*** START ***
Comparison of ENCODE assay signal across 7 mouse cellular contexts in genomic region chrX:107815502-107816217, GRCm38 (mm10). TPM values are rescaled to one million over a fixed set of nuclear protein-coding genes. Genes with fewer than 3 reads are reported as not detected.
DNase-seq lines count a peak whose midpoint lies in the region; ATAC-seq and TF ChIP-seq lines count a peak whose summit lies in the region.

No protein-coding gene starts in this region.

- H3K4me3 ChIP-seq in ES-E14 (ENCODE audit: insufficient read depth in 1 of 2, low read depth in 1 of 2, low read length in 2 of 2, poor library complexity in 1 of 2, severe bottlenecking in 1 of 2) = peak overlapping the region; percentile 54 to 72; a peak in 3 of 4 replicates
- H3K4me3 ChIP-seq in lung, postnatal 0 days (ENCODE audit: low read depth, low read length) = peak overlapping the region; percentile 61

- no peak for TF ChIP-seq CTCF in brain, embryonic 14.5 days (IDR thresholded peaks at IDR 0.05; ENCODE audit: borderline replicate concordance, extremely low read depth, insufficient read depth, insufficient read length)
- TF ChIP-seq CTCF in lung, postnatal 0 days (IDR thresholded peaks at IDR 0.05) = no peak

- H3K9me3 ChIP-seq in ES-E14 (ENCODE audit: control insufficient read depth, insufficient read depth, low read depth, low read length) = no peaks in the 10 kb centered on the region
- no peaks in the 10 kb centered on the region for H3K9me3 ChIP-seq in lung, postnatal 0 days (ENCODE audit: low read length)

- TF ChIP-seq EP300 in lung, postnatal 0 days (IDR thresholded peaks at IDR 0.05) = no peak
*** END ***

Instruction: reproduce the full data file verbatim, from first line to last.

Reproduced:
Comparison of ENCODE assay signal across 7 mouse cellular contexts in genomic region chrX:107815502-107816217, GRCm38 (mm10). TPM values are rescaled to one million over a fixed set of nuclear protein-coding genes. Genes with fewer than 3 reads are reported as not detected.
DNase-seq lines count a peak whose midpoint lies in the region; ATAC-seq and TF ChIP-seq lines count a peak whose summit lies in the region.

No protein-coding gene starts in this region.

- H3K4me3 ChIP-seq in ES-E14 (ENCODE audit: insufficient read depth in 1 of 2, low read depth in 1 of 2, low read length in 2 of 2, poor library complexity in 1 of 2, severe bottlenecking in 1 of 2) = peak overlapping the region; percentile 54 to 72; a peak in 3 of 4 replicates
- H3K4me3 ChIP-seq in lung, postnatal 0 days (ENCODE audit: low read depth, low read length) = peak overlapping the region; percentile 61

- no peak for TF ChIP-seq CTCF in brain, embryonic 14.5 days (IDR thresholded peaks at IDR 0.05; ENCODE audit: borderline replicate concordance, extremely low read depth, insufficient read depth, insufficient read length)
- TF ChIP-seq CTCF in lung, postnatal 0 days (IDR thresholded peaks at IDR 0.05) = no peak

- H3K9me3 ChIP-seq in ES-E14 (ENCODE audit: control insufficient read depth, insufficient read depth, low read depth, low read length) = no peaks in the 10 kb centered on the region
- no peaks in the 10 kb centered on the region for H3K9me3 ChIP-seq in lung, postnatal 0 days (ENCODE audit: low read length)

- TF ChIP-seq EP300 in lung, postnatal 0 days (IDR thresholded peaks at IDR 0.05) = no peak